What we know: Having women in the boardroom is a good thing. But are more women a better thing? That depends, of course, on how they get there.
The persisting imbalance of women in positions of power has spurned debate in recent years over whether or not companies should implement gender quotas in order to encourage greater equality between men and women in corporate and political positions of power. The simple fact is that despite advances in education and opportunity, women remain underrepresented in leadership positions. Here in the United States, although the number of women elected to positions of political power is rising, the going is very slow. There are currently 20 women in the Senate and 78 in the House -- even though they're called on to represent more than 50 percent of the population. In the business arena, a 2001 report by McKinsey Research pointed out that women claim 26 percent of the positions for vice presidents and up, while market research firm Catalyst reported in 2011 that women occupy just 16.1 percent of board seats of Fortune 500 companies.
One solution some have hit upon to get more women into these top-tier positions: Make it mandatory. After all, studies support the need for, and the advantages of, balanced leadership. According to a 2010 report by McKinsey, companies with women at the top levels of management perform better than those without. They're also made up of physically healthier employees.
At the same time, though 72 percent of respondents in that same McKinsey survey believe there's a direct connection between gender diversity and financial success, fostering diversity remains a low priority at most companies. Which is why many argue that the only way to create balance is to force it. As Gail Romero, CEO of MBA Women International, an organization that works to empower women in business, told US News & World Report last year, "We had to have Title IX in order to force something to happen for girls [in the arena of education and sports]. So my thought process is, we're probably going to have to have quotas."
Such thinking has led some countries in Europe to begin to implement gender quotas among its corporations; Norway started doing so back in 2003 when it established a 40 percent quota for women on its boards. Back at the start of the initiative, women held less than seven percent of private sector board seats. By 2010, women filled more than a quarter of those seats. France, Italy, Spain, and Belgium have followed suit with similar initiatives.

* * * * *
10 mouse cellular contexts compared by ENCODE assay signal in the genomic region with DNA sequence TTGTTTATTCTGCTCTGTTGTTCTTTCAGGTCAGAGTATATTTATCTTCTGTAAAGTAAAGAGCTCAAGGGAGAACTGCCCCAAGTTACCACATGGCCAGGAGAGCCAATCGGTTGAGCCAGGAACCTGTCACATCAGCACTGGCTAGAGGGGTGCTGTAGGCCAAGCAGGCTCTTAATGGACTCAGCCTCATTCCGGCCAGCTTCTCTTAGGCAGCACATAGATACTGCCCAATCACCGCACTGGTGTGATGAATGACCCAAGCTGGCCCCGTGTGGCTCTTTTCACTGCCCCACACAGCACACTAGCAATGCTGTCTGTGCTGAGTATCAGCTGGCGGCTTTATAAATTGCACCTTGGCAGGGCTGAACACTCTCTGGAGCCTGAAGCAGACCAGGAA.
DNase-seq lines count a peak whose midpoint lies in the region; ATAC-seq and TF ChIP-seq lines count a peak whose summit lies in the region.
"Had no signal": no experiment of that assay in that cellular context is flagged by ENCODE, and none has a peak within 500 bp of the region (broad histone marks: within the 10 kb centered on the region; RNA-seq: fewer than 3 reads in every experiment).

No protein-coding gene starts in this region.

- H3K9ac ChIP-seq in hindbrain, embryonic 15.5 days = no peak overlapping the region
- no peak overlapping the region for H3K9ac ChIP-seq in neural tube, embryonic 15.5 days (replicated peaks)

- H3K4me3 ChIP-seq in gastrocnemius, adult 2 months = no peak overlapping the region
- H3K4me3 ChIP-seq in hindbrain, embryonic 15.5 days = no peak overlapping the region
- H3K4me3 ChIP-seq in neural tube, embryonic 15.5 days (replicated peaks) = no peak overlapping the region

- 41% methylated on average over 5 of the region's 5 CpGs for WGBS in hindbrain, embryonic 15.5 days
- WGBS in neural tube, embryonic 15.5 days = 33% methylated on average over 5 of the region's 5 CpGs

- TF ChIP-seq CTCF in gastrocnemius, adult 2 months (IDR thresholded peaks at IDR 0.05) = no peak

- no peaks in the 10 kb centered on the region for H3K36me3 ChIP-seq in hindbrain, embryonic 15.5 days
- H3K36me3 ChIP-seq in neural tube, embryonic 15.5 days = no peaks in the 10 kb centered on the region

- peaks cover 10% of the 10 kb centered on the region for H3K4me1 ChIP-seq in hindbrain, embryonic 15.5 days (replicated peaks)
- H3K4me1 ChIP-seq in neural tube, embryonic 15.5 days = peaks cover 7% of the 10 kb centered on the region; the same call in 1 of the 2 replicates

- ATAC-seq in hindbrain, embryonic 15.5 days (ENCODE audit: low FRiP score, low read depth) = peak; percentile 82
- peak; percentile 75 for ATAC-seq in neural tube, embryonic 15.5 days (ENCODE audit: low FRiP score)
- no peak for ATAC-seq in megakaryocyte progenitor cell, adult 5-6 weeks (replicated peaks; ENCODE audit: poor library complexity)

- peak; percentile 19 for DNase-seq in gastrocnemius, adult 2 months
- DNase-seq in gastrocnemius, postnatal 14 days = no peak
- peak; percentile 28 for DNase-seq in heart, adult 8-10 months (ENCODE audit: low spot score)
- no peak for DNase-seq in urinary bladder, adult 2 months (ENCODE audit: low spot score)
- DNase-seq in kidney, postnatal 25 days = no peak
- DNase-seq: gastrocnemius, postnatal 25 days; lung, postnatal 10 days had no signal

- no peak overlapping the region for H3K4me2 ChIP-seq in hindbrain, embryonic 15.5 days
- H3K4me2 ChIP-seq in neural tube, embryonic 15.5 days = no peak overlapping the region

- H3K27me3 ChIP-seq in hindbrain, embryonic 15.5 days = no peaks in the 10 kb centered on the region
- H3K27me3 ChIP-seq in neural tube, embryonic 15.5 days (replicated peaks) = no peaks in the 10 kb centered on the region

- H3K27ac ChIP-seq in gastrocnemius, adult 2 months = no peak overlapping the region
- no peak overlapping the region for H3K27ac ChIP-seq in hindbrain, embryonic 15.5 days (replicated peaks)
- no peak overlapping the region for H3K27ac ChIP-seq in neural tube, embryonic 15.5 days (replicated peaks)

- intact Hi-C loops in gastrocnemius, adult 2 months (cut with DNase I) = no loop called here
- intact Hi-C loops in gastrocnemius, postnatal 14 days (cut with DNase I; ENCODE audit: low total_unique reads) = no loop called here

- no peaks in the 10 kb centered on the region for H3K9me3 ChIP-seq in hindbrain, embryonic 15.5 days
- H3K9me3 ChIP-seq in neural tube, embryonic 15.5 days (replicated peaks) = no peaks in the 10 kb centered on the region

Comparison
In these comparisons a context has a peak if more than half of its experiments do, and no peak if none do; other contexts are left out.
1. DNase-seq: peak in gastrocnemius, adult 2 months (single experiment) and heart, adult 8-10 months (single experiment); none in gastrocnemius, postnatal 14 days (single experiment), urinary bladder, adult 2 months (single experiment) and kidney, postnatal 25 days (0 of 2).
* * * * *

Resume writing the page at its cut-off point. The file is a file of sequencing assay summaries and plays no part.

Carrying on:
But while quotas may be an effective way to address gender disparities, at least as far as numbers go, their positive benefits may be short-lived. The quota system -- or, more specifically, the women pulled into power because of it -- can suffer from the perception that companies are getting the best of a single and specific gender, and not the best, period. It also renders illegitimate the hard work and talent that makes many women as successful as their male counterparts. These women are successful for reasons other than the fact that they're women, and the quota system discounts that.
I am reminded of a statement by Amy Wallace, a journalist who created a campaign called "Women Eds We Love" to celebrate female editors. "Women editors don't want to be judged or rewarded for their gender," Wallace said, "but for their excellence." The same can be said for women working in any industry across the board. Women whose hard work earns them professional success may find that their achievements are downplayed in the shadow of enforced quotas, which, of course, counteracts any positive effects of balanced leadership. Case in point: In Norway, the women who achieved quota-mandated board positions, even those who were deserving of them, were derided as "golden skirts."
And though by 2010 the numbers of women in top positions in Norway were up, there was little evidence that corporate performances had been enhanced.
In fact, a study conducted by the University of Michigan in 2010 suggested that Norway's forced quotas had negatively impacted both performance and board quality. That's because, according to a report in the Economist, to obey the law, Norwegian firms promoted many women who were less experienced than the directors they had before. Again, not the point.